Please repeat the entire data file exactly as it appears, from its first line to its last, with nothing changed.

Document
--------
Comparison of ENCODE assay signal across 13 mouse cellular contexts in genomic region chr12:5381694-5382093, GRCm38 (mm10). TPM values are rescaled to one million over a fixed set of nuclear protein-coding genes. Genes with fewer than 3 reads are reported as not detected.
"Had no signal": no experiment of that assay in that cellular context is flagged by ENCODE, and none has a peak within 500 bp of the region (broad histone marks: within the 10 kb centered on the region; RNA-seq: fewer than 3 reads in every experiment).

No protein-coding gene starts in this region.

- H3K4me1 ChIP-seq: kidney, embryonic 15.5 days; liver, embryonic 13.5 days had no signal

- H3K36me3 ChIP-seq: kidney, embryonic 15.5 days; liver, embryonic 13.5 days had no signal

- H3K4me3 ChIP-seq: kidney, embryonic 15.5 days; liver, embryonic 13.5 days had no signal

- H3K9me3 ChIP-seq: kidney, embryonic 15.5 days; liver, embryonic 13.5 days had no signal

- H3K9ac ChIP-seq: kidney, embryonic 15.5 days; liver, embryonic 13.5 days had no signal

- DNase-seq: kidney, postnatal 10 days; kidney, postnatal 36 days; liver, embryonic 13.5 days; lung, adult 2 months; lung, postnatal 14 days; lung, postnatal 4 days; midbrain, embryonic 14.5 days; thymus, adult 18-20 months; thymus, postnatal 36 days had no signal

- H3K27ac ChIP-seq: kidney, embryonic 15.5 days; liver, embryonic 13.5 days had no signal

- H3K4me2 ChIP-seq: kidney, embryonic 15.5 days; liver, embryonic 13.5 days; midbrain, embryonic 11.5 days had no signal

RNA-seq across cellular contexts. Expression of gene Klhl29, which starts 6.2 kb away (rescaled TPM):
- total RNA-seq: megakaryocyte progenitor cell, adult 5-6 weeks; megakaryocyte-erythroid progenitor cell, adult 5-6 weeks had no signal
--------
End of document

Comparison of ENCODE assay signal across 13 mouse cellular contexts in genomic region chr12:5381694-5382093, GRCm38 (mm10). TPM values are rescaled to one million over a fixed set of nuclear protein-coding genes. Genes with fewer than 3 reads are reported as not detected.
"Had no signal": no experiment of that assay in that cellular context is flagged by ENCODE, and none has a peak within 500 bp of the region (broad histone marks: within the 10 kb centered on the region; RNA-seq: fewer than 3 reads in every experiment).

No protein-coding gene starts in this region.

- H3K4me1 ChIP-seq: kidney, embryonic 15.5 days; liver, embryonic 13.5 days had no signal

- H3K36me3 ChIP-seq: kidney, embryonic 15.5 days; liver, embryonic 13.5 days had no signal

- H3K4me3 ChIP-seq: kidney, embryonic 15.5 days; liver, embryonic 13.5 days had no signal

- H3K9me3 ChIP-seq: kidney, embryonic 15.5 days; liver, embryonic 13.5 days had no signal

- H3K9ac ChIP-seq: kidney, embryonic 15.5 days; liver, embryonic 13.5 days had no signal

- DNase-seq: kidney, postnatal 10 days; kidney, postnatal 36 days; liver, embryonic 13.5 days; lung, adult 2 months; lung, postnatal 14 days; lung, postnatal 4 days; midbrain, embryonic 14.5 days; thymus, adult 18-20 months; thymus, postnatal 36 days had no signal

- H3K27ac ChIP-seq: kidney, embryonic 15.5 days; liver, embryonic 13.5 days had no signal

- H3K4me2 ChIP-seq: kidney, embryonic 15.5 days; liver, embryonic 13.5 days; midbrain, embryonic 11.5 days had no signal

RNA-seq across cellular contexts. Expression of gene Klhl29, which starts 6.2 kb away (rescaled TPM):
- total RNA-seq: megakaryocyte progenitor cell, adult 5-6 weeks; megakaryocyte-erythroid progenitor cell, adult 5-6 weeks had no signal